We know that the Greeks today are not the same people as the Ancient Greeks. We know that the English are not the same today as they were millennia ago, nor the French the French. And yet they are recognizably Greek, English, and French and all are European. In these and other identities we recognize a degree of cultural succession: a tradition that remains with certain qualities (positive as well as negative), customs, and behaviors. We recognize the great movements of the Normans, Franks, and Gauls brought about great changes. And we know from history that some movements affect a culture relatively little in the long term whereas others can change it irrevocably. The problem comes not with an acceptance of change, but with the knowledge that when those changes come too fast or are too different we become something else — including something we may never have wanted to be.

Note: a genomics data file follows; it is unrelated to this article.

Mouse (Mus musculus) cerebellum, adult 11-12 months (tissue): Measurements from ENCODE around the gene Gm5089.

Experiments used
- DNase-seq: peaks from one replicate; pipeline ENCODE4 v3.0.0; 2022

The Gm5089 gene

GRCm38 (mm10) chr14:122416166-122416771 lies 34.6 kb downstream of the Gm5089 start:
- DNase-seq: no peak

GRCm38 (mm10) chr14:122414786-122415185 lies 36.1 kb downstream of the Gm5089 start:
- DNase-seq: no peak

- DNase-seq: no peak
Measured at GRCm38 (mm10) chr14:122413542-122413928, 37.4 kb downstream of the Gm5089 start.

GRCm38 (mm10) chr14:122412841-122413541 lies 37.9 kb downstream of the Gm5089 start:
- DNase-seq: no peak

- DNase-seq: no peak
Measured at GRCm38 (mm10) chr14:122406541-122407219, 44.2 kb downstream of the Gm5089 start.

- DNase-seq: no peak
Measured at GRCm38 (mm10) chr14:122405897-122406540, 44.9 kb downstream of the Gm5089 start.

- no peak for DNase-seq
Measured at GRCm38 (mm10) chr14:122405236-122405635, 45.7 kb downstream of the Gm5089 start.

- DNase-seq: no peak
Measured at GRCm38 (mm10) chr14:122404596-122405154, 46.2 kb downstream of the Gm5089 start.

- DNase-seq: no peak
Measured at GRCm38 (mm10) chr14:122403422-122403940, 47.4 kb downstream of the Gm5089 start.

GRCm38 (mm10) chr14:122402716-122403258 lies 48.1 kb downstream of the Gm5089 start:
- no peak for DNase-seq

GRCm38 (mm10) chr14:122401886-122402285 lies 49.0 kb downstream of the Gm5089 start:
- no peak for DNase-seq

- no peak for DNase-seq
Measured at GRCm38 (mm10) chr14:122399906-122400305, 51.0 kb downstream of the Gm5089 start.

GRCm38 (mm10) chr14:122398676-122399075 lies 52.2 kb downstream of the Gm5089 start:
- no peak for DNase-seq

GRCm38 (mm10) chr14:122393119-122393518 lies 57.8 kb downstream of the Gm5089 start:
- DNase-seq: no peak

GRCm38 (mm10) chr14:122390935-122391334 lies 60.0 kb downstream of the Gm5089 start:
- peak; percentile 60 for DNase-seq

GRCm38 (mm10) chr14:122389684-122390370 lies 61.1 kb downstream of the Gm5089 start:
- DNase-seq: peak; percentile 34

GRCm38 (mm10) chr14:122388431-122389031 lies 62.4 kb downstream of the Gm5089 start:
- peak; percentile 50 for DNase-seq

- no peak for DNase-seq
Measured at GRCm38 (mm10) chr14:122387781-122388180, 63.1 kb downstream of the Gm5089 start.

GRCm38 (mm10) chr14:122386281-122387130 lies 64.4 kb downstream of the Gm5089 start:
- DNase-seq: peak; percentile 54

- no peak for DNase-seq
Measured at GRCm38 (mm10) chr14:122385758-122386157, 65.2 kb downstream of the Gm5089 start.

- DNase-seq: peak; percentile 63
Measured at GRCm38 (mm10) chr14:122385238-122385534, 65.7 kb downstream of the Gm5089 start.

Because of the stricter regulations on refugees and the closing of many borders to those who need protection, the problem of IDPs is ever-increasing. Currently, more than 25 million people are displaced by conflict around the world; more than double the number of refugees. Over 12 million IDPs reside in Africa, more than on any other continent. One reason that the number of IDPs is greater than the number of refugees is that many neighboring countries are undergoing equally violent conflicts. Potential refugees decide that it is safer to stay in their home country than to try their luck in another.